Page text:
New details: Prosecutors say man committed Milton double-murder for pain pills

New details: Prosecutors say man committed Milton double-murder for pain pills

New details came out Wednesday in the double-murder trial of Derrick Thompson. He faces the death penalty for the deaths of Steven and Debra Zackowski in July of 2014. Prosecutors said they were murdered for pain pills.

The couple was building a new house in Milton. Prosecutors said Thompson was their electrician and they paid him in pain pills.

Assistant State Attorney John Molchan said, "He would do electrical work and would get pills, oxycodone. That's what was going on between those two individuals."

There was a disagreement over the number of pain pills he was being given for his work. Thompson was supposed to get 10 but instead was given five. The State Attorney's Office said Thompson bought a gun on a Friday and then went to their home and shot both of them in the head the next day.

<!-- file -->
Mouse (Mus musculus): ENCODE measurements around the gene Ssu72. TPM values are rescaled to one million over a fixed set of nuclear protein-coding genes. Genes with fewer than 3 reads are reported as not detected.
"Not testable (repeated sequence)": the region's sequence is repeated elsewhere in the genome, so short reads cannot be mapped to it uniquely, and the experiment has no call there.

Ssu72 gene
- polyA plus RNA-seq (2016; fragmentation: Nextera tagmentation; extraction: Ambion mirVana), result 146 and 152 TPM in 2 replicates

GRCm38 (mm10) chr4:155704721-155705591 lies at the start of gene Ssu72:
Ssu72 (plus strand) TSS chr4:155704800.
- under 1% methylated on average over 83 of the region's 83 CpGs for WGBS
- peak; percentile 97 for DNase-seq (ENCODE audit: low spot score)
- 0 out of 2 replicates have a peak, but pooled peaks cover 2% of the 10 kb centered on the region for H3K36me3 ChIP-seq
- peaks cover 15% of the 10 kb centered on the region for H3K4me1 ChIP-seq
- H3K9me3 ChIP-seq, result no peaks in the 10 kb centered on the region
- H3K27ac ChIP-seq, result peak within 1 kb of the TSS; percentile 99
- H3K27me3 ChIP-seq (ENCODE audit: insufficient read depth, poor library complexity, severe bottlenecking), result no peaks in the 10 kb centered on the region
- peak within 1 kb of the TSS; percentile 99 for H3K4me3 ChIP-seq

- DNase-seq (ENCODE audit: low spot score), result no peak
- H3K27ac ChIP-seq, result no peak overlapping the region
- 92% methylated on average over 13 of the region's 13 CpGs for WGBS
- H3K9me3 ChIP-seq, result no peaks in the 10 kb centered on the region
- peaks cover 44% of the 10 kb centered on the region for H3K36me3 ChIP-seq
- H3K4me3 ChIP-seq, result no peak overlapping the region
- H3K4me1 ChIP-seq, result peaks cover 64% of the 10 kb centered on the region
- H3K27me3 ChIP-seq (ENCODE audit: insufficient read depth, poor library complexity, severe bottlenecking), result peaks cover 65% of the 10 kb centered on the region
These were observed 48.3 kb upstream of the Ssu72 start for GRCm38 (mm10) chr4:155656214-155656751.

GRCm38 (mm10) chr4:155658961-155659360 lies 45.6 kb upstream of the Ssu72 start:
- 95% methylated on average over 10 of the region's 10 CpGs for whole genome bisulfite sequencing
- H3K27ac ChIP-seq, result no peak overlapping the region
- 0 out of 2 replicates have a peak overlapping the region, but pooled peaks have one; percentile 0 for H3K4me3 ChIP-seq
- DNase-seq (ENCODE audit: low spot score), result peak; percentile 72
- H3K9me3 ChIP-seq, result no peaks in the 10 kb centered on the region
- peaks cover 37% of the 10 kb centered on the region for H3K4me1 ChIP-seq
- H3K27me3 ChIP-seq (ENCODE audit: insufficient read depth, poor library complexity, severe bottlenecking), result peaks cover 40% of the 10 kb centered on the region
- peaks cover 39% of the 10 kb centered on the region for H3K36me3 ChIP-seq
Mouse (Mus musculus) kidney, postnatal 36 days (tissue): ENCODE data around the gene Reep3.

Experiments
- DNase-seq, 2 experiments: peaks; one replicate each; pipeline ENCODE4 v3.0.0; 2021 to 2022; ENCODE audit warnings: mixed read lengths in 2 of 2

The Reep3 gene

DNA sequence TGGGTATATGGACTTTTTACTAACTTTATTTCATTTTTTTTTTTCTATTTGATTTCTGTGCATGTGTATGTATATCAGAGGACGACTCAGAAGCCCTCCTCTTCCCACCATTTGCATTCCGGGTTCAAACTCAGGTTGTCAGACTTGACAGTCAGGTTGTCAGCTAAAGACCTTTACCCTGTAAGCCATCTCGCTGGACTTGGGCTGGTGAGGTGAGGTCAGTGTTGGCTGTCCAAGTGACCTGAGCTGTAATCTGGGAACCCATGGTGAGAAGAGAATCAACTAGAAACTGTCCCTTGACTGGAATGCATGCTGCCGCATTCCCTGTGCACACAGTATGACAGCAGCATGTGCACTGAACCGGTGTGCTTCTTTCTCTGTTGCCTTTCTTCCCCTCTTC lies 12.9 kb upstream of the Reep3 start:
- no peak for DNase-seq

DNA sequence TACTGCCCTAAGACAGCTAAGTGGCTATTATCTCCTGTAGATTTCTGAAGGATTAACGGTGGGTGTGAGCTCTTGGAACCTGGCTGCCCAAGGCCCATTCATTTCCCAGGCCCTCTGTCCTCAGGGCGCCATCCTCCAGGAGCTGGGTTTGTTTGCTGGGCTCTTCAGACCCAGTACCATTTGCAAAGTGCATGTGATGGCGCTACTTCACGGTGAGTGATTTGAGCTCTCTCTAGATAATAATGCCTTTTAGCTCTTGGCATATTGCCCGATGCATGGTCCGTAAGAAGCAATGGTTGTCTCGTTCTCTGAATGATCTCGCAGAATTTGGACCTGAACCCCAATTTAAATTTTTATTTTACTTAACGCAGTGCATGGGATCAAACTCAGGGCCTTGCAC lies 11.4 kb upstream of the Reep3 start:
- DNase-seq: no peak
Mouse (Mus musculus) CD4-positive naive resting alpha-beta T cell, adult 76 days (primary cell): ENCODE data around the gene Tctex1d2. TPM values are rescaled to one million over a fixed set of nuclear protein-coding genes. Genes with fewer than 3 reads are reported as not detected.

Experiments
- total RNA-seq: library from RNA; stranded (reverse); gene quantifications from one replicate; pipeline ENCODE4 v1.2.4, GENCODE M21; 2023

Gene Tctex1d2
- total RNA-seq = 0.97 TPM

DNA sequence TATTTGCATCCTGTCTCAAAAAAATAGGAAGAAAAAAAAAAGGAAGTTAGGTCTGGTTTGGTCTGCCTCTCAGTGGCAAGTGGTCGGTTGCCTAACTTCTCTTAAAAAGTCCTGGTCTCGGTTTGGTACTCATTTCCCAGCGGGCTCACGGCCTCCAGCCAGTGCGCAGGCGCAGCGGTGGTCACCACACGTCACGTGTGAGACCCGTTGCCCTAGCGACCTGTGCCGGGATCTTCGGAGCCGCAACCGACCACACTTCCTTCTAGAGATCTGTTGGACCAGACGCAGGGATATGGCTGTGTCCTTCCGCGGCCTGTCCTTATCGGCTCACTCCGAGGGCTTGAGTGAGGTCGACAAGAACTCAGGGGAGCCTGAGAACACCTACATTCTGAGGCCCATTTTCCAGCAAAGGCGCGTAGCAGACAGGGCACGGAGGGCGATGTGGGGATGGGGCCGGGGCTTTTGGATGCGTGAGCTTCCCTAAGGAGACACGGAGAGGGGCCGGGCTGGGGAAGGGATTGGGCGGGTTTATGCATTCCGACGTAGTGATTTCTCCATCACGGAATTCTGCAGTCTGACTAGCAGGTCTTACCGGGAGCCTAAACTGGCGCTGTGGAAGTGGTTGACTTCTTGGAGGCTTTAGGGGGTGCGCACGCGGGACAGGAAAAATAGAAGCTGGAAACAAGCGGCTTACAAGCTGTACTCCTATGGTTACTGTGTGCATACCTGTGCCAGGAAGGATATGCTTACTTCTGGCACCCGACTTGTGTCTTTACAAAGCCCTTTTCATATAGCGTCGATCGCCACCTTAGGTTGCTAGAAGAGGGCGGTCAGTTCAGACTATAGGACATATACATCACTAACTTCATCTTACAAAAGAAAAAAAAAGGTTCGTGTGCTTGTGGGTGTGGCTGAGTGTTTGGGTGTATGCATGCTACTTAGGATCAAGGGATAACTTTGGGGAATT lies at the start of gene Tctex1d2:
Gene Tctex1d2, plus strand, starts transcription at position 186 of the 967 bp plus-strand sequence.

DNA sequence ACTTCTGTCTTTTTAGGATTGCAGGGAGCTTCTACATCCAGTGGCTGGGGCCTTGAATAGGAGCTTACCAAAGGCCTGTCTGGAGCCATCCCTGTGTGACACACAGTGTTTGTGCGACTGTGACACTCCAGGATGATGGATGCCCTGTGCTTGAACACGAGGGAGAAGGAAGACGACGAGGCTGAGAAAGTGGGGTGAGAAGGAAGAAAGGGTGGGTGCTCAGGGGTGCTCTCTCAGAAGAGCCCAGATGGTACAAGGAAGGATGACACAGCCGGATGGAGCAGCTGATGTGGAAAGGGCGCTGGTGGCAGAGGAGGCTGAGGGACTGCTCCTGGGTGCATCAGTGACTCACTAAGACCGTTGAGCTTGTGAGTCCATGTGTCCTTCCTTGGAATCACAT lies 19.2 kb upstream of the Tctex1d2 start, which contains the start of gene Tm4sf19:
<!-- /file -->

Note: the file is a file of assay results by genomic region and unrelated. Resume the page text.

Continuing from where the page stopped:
They said the motive was to steal pain pills out of their safe. Prosecutors said he admitted to this early in the investigation.

Molchan said, "The defendant says, 'I got the pills and then I shot her.'"

They said Thompson fled and was later found in rural Alabama at a hunting camp. Investigators found the murder weapon with him.

Molchan said, "Both gunshot wounds are evidence in and of itself of killing after consciously deciding to do so. You will hear from the medical examiner, wounds were done at very close range. "

Despite admitting to the murder, Thompson later pleaded not guilty to the charges. He is charged with first-degree murder and faces the death penalty.

Thompson's defense attorney, Bryan David McLeod, feels he deserves a lesser charge because it was not premeditated.

McLeod said, "You will see this crime scene is chaotic, not organized, not anything that would suggest any plan in place, any premeditation of either killing or robbery."

The defense is asking the jury to consider second-degree murder or manslaughter. The state feels it was premeditated and it is first-degree felony murder.

This is a big deal because a lesser charge would remove the death penalty as a sentence.

The trial is expected to last two days.

Thompson is also accused of killing Allen Johnson in Bay County. He will face that charge after his trial in Santa Rosa County.

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